Charlie Jane beings the review, which is titled "MultiReal is your antidote to science-bashing scifi," by saying, "With so much mass-media science fiction featuring anti-science heroes who battle to stop science from "going too far," it's great to read a really smart novel about a hero who's fighting to save scientific progress from being suppressed." She characterizes the books as being "about the nature of technological progress" and says, "Where MultiReal really shines, however, is in the debates over the ethics of this reality-twisting software. There really is no right answer to the question of how society should deal with software that 'liberates you from cause and effect,' and the sequence where Natch's mentor debates the government's attorneys is easily my favorite part of both books. It's a complex issue, and Edelman draws it out enough that you can see how it applies to today's real-life challenges: should we try to suppress new technologies, should we regulate them heavily? Is it possible to suppress new knowledge after all? Does information really want to be free? It's a lot more nuanced than the 'science iz scary OMG' idea that seems to be popular in media SF right now.
Now, with the understanding that I am generalizing horribly, I think that traditionally a majority of filmic sci-fi is concerned with maintaining the status quo and getting the genies back in the bottles. Something is developed, approaching, on the loose - and its up to the protagonists to stop it. An asteroid is going to hit the earth, aliens are invading, a man has turned himself invisible and is running amok - how do we divert it, repel them, contain him... In other words, there is a threat to consensus reality and by the end of the film or television show, it's been dealt with and nicely put away. Go on with your lives. Nothing to worry about here.
By contrast, literary science fiction is often set after such an event has already happened, sometimes a good deal after, and throws us in medias res into a world in which part of the fun of the narrative is working out how the world in the tale differs from the world we know and part of the theme lies in examining how these changes act as a lens to illuminate some aspect of humanity that we take for granted. So, an asteroid hit the earth and killed everyone over 18, how do the survivors cope? Aliens invaded and are now our overlords - would you let one date your sister? 1/3 of the population is invisible, what new class of people do they form? The intrusion isn't repelled, it's part and parcel of the way things are now going forward. I find this the more honest approach, and underscores on of science fiction's strengths as the genre that embraces the reality and inevitability of change.
There are, of course, examples of both approaches in both mediums. In fact, one of the (many) failures of The Matrix trilogy is that it began from what I'm calling a more literary position of science fiction and transitioned to the filmic. At the end of the first movie, Neo promises to hang up the phone and, "then I'm going to show these people what you don't want them to see. I'm going to show them a world ... without you. A world without rules and controls, without borders or boundaries. A world where anything is possible." The goal of the protagonists isn't to preserve consensual reality, but to destroy it, by ushering in a world where anyone can do the things he can. But instead of this, the subsequent films shift the emphasis radically away from the Matrix (which is never anything more than a set for agents and rebels to play in henceforth) to saving Zion and restoring the status quo of balance between machine and rebel. We never actually deal with another person who still believes in/is imprisoned by the Matrix's view of reality - and the battle that is fought is all about getting things back to the way they were in the first film. I don't know why this is, though the best explanation I've heard is that 9/11 occurred between the first and second films, forcing Warner to rethink the wisdom of making two more movies staring a group of admitted terrorists out to destroy 1999. (In some ways, V for Vendetta - which was released as public opinion was beginning to change re: the current war and Bush's approval ratings were dipping, and questioning him was no longer being seen as being unpatriotic - is the film the Wachowski's should have made out of Matrix Reloaded and Revolutions and didn't/couldn't at the time). But I digress...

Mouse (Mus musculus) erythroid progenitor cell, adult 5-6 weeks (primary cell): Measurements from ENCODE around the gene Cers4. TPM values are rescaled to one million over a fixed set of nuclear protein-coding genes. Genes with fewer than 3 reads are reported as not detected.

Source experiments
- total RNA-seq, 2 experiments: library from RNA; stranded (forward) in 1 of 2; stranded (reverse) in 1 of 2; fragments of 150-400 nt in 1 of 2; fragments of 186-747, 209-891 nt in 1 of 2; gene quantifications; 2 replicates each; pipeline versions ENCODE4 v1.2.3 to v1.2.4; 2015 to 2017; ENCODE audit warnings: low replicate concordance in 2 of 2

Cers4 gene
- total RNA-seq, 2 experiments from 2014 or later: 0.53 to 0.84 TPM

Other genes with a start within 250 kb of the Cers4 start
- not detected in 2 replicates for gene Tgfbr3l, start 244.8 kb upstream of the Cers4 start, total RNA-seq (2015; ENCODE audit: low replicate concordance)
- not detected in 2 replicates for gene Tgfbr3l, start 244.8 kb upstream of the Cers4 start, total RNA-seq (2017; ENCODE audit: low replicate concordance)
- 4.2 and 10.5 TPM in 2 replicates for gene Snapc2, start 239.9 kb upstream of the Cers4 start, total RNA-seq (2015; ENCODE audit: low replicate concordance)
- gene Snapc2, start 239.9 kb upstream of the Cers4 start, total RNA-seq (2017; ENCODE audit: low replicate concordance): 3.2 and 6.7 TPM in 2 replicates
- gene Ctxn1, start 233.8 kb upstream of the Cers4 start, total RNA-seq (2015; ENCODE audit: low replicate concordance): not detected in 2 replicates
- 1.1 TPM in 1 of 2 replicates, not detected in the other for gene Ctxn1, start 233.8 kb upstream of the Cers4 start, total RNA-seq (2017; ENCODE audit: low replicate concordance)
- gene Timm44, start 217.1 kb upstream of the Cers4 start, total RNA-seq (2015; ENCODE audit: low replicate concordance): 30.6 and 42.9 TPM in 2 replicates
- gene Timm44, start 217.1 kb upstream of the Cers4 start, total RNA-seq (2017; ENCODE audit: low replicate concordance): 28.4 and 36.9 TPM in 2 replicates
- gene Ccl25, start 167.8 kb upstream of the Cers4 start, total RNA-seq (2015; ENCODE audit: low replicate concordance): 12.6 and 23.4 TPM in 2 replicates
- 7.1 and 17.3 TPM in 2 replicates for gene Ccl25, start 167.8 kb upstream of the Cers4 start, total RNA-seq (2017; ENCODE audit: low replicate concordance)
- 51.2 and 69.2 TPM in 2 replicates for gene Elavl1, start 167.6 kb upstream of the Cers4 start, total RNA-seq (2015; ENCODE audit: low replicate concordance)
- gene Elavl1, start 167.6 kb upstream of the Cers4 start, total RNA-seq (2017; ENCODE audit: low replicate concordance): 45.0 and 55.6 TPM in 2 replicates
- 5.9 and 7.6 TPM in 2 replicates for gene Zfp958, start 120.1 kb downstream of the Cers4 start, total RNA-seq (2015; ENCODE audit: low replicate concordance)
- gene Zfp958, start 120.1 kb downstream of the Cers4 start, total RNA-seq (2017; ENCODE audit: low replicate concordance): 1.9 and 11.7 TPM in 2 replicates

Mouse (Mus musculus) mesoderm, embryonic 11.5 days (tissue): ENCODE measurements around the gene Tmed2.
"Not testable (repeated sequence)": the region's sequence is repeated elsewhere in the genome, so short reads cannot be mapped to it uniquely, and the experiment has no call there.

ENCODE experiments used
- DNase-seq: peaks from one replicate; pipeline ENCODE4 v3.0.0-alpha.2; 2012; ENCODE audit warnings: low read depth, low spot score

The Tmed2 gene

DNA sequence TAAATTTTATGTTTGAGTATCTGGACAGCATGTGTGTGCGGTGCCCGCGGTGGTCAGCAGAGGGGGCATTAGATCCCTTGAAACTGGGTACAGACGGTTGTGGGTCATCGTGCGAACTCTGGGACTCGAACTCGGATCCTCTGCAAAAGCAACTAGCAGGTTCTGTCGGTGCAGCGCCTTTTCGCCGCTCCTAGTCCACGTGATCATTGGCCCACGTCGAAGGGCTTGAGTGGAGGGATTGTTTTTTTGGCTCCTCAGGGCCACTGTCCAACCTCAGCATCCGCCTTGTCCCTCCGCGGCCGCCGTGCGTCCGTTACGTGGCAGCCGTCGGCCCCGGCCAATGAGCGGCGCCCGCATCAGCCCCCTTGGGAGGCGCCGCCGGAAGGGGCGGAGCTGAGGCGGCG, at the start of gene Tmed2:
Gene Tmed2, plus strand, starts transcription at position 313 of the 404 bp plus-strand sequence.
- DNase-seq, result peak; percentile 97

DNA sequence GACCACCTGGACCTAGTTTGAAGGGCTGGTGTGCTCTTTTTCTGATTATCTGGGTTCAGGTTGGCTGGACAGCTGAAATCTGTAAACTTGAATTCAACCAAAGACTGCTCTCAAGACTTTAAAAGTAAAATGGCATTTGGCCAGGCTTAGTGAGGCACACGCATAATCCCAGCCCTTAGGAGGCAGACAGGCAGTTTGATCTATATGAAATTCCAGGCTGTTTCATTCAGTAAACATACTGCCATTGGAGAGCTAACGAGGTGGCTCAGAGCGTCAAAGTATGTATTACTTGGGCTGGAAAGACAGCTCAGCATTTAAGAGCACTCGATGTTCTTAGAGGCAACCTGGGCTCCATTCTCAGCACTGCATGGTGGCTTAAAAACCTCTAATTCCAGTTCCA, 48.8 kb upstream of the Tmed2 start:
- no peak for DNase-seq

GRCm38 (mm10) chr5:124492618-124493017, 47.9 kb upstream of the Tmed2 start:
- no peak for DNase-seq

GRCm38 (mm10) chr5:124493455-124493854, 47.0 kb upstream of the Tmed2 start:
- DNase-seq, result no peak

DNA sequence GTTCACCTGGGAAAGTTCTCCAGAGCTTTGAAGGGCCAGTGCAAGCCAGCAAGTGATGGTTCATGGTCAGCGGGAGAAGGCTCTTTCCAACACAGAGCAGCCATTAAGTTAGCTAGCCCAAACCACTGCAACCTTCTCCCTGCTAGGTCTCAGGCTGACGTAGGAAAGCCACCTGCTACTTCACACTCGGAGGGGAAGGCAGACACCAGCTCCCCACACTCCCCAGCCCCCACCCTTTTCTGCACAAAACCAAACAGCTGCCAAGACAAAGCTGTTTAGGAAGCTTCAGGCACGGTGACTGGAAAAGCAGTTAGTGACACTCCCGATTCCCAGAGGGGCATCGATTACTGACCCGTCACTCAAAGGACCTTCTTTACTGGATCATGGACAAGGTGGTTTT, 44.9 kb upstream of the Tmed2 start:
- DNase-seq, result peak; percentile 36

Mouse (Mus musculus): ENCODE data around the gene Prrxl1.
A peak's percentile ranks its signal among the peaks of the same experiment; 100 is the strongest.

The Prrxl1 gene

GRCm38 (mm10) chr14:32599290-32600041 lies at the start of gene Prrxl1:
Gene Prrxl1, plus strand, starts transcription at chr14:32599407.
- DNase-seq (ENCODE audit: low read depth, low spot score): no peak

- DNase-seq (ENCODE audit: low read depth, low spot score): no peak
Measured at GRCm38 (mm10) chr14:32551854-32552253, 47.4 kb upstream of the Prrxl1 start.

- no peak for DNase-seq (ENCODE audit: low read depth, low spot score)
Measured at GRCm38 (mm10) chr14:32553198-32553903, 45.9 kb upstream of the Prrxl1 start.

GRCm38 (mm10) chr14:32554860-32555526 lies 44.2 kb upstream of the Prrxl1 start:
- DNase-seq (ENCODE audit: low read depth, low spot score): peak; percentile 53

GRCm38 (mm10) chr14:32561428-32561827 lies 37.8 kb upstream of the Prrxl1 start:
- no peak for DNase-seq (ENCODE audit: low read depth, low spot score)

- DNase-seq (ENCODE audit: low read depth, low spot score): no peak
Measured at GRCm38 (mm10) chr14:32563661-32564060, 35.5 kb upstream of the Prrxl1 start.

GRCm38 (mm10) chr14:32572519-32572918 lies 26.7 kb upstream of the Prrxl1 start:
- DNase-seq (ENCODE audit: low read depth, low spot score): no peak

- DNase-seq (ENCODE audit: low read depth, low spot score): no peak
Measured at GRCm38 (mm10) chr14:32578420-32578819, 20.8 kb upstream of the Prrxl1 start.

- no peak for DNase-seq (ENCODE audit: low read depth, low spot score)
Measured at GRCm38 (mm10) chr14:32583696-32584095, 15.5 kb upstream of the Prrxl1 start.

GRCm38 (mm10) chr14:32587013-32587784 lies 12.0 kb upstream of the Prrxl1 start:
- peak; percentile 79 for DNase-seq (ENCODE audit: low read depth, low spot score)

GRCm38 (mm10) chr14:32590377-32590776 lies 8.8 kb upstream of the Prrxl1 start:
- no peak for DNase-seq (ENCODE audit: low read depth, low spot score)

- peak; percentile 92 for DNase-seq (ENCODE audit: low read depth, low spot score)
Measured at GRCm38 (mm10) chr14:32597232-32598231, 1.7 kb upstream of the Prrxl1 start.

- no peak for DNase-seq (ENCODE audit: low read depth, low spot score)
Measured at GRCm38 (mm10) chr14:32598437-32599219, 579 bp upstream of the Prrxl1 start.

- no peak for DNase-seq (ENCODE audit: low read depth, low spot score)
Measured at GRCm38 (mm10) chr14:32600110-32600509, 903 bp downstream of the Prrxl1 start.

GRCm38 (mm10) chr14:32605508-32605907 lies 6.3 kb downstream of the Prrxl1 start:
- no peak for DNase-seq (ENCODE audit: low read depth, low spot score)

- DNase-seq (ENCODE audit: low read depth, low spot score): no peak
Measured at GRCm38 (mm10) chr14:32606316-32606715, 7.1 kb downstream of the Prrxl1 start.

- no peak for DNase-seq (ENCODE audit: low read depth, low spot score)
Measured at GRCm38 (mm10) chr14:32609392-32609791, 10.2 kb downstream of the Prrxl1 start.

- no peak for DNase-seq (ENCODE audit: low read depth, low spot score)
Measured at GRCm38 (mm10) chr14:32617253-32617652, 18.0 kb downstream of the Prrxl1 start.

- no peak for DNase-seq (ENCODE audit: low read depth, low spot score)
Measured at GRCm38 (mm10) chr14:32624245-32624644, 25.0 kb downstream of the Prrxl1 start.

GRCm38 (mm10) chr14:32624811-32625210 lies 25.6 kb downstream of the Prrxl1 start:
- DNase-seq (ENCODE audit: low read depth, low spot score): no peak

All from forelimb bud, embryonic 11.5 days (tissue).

To bring this back to the Jump 225 trilogy: What I personally love about Edelman is that he sets his story not before (and up to the point) of the radical transformation, nor after (and at a comfortable distance from) the transformation, but that he is actually charting the course through the societal singularity, showing how all the institutions of government, business, and society rearrange, realign, and topple. To an extent, Charlie Stross did this with his brilliant and essential Accelerando (though he moves his action off-world for a good deal of it - which is no criticism, it's a different animal), but I've never personally encountered a work that did such a thorough job and concentrated so much of its focus in taking us through the shift point between paradigms. I think that's why so many readers say that the future Edelman presents is a "believable" one, and why I think, though he mixes and matches tropes we've seen before, his approach is so unique.